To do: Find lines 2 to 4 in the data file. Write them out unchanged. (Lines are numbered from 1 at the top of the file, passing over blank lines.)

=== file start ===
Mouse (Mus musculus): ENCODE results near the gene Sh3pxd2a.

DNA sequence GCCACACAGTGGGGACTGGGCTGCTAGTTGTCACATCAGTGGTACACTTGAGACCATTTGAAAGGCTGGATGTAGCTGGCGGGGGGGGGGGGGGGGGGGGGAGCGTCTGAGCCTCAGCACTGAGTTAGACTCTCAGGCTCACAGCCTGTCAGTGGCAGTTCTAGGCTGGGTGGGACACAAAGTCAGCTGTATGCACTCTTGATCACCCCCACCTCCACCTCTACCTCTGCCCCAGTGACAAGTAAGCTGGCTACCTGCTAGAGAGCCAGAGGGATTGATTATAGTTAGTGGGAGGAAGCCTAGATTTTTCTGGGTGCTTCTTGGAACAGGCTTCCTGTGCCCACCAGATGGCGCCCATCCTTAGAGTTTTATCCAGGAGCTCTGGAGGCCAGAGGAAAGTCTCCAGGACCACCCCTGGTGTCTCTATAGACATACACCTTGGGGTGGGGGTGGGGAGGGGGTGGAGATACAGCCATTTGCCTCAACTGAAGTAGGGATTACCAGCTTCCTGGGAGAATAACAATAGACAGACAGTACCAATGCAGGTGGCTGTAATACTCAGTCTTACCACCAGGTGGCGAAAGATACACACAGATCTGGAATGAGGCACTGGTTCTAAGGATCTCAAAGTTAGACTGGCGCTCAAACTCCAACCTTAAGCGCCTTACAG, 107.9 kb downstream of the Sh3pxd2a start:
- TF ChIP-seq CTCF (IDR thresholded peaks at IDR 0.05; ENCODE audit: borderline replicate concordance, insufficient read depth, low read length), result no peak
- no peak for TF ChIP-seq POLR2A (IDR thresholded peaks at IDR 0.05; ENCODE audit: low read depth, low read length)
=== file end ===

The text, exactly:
DNA sequence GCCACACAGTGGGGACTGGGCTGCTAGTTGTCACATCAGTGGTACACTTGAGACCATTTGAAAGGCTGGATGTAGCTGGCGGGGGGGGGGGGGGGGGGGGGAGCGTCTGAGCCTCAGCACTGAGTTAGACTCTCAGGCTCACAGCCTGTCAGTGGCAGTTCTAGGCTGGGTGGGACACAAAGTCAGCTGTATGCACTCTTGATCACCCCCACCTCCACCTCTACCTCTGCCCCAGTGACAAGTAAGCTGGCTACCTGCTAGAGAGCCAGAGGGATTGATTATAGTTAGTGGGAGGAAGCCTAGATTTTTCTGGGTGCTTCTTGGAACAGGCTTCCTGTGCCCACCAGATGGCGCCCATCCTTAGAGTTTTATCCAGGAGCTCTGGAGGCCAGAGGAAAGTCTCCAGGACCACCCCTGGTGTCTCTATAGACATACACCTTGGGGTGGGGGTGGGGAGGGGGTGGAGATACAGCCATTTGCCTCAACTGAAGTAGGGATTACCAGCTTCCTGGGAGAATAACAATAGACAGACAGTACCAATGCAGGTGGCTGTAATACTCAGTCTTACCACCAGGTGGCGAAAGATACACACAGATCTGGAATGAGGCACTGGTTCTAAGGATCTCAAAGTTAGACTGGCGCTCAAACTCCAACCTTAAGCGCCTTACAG, 107.9 kb downstream of the Sh3pxd2a start:
- TF ChIP-seq CTCF (IDR thresholded peaks at IDR 0.05; ENCODE audit: borderline replicate concordance, insufficient read depth, low read length), result no peak
- no peak for TF ChIP-seq POLR2A (IDR thresholded peaks at IDR 0.05; ENCODE audit: low read depth, low read length)